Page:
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Entrepreneurial spirit thrives
Fort Resolution economic development officer likes seeing business expansion in area

Paul Bickford
Northern News Services
Published Monday, May 13, 2013

Amy Miersch believes the entrepreneurial spirit is alive and well in Fort Resolution. And who better to know than the economic development officer (EDO) in the community.

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Amy Miersch is the economic development officer in Fort Resolution. - Paul Bickford/NNSL photo

Miersch said she is impressed with the ideas people come up with for new businesses.

"I offer support, advice and assistance with any business owners or entrepreneurs in the community," said Miersch, who was born and raised in Fort Resolution.

That can mean helping to start up or expand businesses, providing marketing information and helping to find funding.

Economic development officers are either employed directly by the Department of Industry, Trade and Investment or the GNWT enters into a contribution agreement with a community government to hire an EDO.

In Miersch's case, she works for Deninu Ku'e First Nation. She is not a member of the band, but part of the Metis community in Fort Resolution.

As an EDO, she serves everyone in Fort Resolution, she said. "It's the entire community."

Miersch just turned 28 years old and has been working as an EDO for five years. She was only about 23 when she started right out of college. Back then, she was possibly the youngest economic development officer in the NWT.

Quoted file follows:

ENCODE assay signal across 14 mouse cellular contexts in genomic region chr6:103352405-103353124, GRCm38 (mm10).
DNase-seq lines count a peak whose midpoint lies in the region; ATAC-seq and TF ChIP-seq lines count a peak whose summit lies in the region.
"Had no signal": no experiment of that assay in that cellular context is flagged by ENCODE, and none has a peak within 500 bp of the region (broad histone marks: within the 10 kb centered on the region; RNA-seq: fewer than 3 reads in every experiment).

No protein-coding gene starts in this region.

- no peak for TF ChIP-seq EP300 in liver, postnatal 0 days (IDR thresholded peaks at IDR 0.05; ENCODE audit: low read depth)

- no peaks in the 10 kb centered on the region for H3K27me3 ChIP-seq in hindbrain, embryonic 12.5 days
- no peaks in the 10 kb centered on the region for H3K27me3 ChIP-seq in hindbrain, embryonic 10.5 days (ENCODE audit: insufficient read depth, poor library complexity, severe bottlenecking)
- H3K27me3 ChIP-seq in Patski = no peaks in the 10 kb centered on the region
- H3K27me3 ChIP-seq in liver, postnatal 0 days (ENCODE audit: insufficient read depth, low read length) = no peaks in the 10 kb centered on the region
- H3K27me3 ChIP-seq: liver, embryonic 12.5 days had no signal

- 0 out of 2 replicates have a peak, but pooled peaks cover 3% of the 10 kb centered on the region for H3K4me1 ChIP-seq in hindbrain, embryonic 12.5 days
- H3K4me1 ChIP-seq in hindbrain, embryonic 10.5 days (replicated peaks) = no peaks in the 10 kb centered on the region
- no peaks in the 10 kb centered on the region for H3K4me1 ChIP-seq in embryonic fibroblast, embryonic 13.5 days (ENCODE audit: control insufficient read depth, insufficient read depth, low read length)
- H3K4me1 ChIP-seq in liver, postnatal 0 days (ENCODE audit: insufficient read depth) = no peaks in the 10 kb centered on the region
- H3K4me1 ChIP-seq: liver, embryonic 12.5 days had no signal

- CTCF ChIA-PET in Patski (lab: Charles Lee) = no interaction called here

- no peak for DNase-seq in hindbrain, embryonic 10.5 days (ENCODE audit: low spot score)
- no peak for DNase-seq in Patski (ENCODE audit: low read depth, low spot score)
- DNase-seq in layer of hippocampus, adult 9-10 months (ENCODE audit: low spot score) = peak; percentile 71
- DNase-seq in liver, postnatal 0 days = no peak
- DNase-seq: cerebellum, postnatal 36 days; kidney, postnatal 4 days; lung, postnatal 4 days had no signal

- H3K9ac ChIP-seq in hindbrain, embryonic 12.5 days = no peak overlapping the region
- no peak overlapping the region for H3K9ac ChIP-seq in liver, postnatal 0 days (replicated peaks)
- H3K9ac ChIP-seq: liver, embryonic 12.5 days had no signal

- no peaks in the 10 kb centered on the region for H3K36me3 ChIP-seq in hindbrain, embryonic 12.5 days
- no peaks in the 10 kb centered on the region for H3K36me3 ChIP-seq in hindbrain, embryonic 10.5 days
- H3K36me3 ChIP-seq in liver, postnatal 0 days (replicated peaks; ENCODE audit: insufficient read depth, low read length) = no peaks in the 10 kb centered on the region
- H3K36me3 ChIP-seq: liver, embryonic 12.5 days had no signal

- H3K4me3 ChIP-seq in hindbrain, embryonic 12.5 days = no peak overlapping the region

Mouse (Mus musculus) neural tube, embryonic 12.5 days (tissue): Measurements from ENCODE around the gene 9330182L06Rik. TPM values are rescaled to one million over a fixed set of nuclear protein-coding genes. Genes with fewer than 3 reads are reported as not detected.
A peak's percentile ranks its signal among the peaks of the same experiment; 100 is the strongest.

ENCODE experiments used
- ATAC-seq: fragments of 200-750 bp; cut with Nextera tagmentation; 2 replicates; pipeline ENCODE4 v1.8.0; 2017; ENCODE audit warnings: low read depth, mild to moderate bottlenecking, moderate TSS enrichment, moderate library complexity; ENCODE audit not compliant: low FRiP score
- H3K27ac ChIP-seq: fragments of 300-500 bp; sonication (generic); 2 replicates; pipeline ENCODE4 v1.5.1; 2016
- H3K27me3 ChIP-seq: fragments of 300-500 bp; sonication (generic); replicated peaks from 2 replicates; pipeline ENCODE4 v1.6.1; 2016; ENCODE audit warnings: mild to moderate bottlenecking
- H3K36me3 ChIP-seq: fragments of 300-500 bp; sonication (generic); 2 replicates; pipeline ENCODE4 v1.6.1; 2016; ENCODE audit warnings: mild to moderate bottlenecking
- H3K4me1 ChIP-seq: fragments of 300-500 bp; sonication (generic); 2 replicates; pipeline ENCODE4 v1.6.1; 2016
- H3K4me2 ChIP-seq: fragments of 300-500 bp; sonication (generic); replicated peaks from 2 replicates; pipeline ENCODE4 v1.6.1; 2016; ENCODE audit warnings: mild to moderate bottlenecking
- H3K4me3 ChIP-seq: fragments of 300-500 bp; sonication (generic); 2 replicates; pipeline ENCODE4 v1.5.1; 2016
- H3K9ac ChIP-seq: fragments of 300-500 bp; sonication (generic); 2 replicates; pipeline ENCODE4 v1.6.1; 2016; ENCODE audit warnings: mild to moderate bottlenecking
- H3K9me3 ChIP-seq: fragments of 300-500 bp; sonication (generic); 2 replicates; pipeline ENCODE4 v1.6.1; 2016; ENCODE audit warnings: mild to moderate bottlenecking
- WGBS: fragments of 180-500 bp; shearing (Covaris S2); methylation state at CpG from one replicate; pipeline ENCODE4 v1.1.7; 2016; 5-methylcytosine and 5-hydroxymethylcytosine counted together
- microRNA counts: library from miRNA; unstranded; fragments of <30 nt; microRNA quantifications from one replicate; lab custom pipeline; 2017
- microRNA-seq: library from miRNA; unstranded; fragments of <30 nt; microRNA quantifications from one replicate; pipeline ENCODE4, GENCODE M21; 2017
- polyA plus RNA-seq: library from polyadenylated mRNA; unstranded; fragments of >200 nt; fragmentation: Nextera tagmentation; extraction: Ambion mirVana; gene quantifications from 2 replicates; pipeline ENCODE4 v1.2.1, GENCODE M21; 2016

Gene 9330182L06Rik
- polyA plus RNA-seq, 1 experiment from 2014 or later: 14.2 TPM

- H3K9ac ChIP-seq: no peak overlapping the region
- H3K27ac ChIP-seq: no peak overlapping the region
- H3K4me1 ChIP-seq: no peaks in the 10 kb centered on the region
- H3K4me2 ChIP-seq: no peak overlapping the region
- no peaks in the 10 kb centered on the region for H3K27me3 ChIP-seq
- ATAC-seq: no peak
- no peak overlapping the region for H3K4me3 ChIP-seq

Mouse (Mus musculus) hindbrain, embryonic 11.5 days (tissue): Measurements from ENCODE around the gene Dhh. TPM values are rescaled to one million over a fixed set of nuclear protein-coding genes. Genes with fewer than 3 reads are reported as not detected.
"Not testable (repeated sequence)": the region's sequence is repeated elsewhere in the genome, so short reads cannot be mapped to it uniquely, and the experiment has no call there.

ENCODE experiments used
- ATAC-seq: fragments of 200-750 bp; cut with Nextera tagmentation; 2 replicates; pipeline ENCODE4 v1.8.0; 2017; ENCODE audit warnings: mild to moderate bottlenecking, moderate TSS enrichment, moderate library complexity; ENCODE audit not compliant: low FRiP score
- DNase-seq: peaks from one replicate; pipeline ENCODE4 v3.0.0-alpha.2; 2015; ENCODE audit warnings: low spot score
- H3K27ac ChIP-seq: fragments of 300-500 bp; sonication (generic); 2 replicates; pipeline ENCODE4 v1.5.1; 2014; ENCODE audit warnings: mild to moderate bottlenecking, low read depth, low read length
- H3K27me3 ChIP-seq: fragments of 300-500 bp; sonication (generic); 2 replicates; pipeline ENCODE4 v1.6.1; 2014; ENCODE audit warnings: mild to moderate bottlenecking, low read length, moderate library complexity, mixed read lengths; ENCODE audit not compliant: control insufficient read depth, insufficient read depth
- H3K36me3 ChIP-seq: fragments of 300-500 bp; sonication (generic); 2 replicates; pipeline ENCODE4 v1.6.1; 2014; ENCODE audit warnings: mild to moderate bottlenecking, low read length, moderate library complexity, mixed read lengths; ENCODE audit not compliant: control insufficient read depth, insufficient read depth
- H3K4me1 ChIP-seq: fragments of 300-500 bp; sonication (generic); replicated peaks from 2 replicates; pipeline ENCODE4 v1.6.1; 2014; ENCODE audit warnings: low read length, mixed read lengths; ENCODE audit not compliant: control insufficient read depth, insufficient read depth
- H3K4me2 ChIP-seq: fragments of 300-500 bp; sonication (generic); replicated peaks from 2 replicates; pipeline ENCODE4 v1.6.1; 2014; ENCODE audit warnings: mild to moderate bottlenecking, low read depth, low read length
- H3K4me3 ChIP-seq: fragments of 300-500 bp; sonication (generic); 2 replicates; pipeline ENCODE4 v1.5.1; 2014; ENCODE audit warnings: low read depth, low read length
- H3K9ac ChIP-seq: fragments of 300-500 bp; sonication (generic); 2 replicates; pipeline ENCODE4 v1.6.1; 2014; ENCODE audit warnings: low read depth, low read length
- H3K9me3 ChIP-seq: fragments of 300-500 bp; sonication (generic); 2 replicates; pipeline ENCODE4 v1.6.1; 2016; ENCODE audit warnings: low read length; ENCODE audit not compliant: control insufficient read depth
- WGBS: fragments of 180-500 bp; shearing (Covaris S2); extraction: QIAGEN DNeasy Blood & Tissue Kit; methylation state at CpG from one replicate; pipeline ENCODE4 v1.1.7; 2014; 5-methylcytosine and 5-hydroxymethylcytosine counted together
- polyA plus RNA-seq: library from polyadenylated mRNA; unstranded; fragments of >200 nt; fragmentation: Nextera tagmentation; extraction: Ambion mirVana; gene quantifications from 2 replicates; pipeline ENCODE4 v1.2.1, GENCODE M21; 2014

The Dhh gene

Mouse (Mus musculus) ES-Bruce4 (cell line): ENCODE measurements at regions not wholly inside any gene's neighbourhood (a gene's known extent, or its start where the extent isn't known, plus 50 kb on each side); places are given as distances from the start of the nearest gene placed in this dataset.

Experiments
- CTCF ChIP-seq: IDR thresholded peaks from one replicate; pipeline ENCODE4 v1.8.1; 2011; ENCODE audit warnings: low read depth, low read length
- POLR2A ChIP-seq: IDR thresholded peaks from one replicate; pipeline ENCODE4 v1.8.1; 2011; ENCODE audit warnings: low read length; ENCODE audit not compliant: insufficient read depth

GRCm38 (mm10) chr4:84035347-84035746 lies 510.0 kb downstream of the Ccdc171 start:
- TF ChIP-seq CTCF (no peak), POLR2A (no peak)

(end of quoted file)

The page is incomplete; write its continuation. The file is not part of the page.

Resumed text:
"I was the youngest pretty much," she said. "I would go off to the workshops and I'd be the youngest person in the group."

Miersch never found that to be intimidating.

"I enjoy learning, so I was pretty confident."

She was hired as an EDO after earning a certificate in office administration from Aurora College in Fort Smith in 2008. Currently, she is studying for a certificate in professional economic development from the University of Waterloo, a program which includes attending workshops, such as one this week in Edmonton, and distance education.

Miersch has helped many people and businesses over the past five years.

"I've helped a lot of businesses start up. I've helped a lot of businesses grow," she said. "I've helped numerous people with arts and crafts and with harvesting."

Miersch explained she can't help anyone seek a grant for an idea if it will compete with an existing business because that might cause market disruption.

The main funding program that's available is the Support for Entrepreneurs and Economic Development (SEED) program through the Department of Industry, Tourism and Investment. It offers up to $25,000 in support.

She feels she is making a difference in the community.

"I feel good about it," she said. "I like seeing the community expand. I like seeing people starting their own businesses or employing other people if they have a small business. It's not just going to employ them, but they're going to get to employ one or two or five other people. I enjoy doing that because I know the economy in town is growing."

Miersch said one thing that may help the economy in Fort Resolution is the mining sector in nearby areas. She also thinks there are also other business opportunities in the community, such as in the tourism sector. Her goals are to continue to help businesses and entrepreneurs.

"I just want to see the Fort Resolution economy grow," she said. "I want to see more businesses. I want to see it thriving."

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